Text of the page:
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Fall 2015 Seminar Series Topic

Development, Religious Extremism, Security, and the State in Africa

The Finance and Development Journal (June 2015) notes that 2015 is a pivotal year for global development efforts. World leaders will come together three times—in July, September, and December—to press for progress in the fight against poverty and to forge partnerships in support of a better quality of life for people around the world. In July, the Third International Conference on Financing for Development will meet in Addis Ababa, Ethiopia, to discuss how to secure the financing needed to lift millions out of extreme poverty. In September, world leaders will assemble in New York for a UN Summit to adopt a new set of Sustainable Development Goals (SDGs) that map out development through 2030. Finally, in December, participants at the UN Climate Change Conference in Paris will work towards a set of environmental targets aimed at ensuring a sustainable future.

The themes of the three conferences—better quality of life, an end to poverty, and sustainable environmental practices in the world—are seriously impacted by the inter-related problems of security and poverty. The UNDP Human Development Report defines the development objective as "enlarging people’s choices in a way that enables them to lead longer, healthier, and fuller lives." People may have the potential to do and be many things, yet this potential and a sense of well-being may be seriously compromised by high levels of insecurity. Conflicts can be terrifyingly direct: people are killed, infrastructure is destroyed, and members of a society may be reduced to refugees.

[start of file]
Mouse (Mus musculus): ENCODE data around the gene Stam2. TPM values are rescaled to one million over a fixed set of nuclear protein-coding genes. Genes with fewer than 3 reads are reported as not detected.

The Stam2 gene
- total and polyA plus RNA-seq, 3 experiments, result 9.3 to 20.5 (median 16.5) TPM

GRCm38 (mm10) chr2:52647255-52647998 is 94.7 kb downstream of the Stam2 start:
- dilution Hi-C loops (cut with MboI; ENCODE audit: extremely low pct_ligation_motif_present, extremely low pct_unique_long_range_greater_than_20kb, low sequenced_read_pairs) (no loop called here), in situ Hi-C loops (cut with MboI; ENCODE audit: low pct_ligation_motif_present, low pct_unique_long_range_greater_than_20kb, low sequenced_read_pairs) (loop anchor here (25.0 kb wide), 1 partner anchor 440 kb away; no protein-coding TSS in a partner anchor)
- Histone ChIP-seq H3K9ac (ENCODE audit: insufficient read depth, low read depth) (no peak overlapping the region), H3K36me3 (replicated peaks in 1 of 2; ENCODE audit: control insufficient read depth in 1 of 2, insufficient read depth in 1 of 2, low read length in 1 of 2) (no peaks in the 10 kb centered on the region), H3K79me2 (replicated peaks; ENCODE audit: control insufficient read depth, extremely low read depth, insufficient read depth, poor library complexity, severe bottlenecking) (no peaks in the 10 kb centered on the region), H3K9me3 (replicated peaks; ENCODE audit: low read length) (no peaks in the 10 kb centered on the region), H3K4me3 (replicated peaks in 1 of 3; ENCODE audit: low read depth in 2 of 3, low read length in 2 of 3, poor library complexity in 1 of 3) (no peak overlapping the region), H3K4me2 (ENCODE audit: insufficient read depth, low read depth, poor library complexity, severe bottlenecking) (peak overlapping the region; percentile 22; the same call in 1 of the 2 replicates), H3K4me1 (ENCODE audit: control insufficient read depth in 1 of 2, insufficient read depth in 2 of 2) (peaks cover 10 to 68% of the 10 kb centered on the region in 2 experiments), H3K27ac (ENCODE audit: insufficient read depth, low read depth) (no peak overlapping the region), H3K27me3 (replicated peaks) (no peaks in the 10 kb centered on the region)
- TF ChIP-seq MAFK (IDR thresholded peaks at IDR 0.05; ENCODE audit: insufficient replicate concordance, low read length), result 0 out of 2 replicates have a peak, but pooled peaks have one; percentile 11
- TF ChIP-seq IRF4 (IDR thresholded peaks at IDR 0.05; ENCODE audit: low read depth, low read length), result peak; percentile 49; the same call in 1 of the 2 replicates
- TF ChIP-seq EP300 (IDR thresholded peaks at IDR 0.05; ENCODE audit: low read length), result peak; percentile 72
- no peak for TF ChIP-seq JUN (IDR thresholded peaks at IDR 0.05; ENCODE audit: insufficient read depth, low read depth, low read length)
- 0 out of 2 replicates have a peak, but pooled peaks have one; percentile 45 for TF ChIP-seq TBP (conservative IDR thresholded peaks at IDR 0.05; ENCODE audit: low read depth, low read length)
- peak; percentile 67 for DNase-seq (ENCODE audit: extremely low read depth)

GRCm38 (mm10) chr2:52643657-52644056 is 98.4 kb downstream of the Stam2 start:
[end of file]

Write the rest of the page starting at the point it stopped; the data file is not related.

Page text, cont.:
But insecurity does more than that: it harms economies by increasing the costs of economic transactions; it disrupts economic activity and food production; it breaks down communities and introduces forced migration. By depressing the expected return on capital invested in a conflict area, insecurity also discourages investment in that area.

Conflicts are caused by a variety of factors, including ethnic rivalries, disputes over resources, and religious extremism. In recent conflicts in Africa (Central African Republic, Nigeria–Boko Haram), religious extremism has played a major role. Explaining the spread of extremism, some argue that such movements offer values, economic support, and a sense of community that are attractive—especially to the young and disenfranchised—in power vacuums and in areas where corrupt governance is the norm. Conflicts and fragility have a mutually reinforcing relationship, which in turn perpetuates poverty and undermines the quality of life.

We must, however, point out that human security in its broadest sense embraces far more than the absence of violent conflict. It encompasses human rights, good governance, access to education and health care, and ensuring that each individual has opportunities and choices to fulfill his or her own potential.

This introduction raises a number of issues. What are the causes of conflict? What is the impact of religious extremism on conflicts and development? How do we fix the economic, political, and security problems that disrupt development and trap fragile states in cycles of violence? How do we strengthen national institutions and improve governance in ways that prioritize citizen security, justice, jobs, and food security? The complex and multidimensional issue of development and security in its broadest sense is at the core of this theme. The debate is topical in Africa and elsewhere in the world and invites Cornell’s participation.